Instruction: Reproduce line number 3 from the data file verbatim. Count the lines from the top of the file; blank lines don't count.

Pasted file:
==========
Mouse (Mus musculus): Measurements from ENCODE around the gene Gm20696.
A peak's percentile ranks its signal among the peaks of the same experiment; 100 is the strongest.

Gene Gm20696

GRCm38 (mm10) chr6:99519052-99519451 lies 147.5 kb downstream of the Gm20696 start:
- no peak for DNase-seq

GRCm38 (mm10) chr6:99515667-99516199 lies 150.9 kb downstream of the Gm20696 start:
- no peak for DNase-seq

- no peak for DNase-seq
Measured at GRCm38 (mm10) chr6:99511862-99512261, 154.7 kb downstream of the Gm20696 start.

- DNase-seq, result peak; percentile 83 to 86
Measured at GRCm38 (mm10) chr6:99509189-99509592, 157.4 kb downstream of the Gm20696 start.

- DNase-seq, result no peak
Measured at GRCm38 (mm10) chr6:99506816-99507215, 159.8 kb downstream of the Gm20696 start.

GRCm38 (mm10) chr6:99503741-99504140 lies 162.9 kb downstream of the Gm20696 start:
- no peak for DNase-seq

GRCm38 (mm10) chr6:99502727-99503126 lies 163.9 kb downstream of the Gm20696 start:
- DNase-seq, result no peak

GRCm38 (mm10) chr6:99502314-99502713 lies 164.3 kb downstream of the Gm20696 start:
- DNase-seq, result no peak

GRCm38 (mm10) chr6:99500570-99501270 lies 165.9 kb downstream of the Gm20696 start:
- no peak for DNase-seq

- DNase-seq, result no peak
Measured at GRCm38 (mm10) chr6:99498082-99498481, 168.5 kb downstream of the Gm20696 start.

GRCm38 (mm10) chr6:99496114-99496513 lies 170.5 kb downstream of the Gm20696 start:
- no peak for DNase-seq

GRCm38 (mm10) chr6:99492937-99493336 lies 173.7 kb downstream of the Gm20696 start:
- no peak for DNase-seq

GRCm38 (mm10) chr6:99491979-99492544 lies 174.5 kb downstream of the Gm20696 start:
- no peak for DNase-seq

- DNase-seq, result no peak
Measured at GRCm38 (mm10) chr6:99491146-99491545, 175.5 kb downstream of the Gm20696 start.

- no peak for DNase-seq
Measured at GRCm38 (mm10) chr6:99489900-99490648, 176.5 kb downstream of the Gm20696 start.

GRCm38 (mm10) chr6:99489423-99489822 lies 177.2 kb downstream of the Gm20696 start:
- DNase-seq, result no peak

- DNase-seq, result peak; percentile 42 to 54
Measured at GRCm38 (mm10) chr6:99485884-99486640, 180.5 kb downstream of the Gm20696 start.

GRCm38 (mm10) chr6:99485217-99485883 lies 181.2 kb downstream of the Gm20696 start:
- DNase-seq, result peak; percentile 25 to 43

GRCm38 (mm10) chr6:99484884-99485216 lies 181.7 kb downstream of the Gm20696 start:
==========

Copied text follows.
Gene Gm20696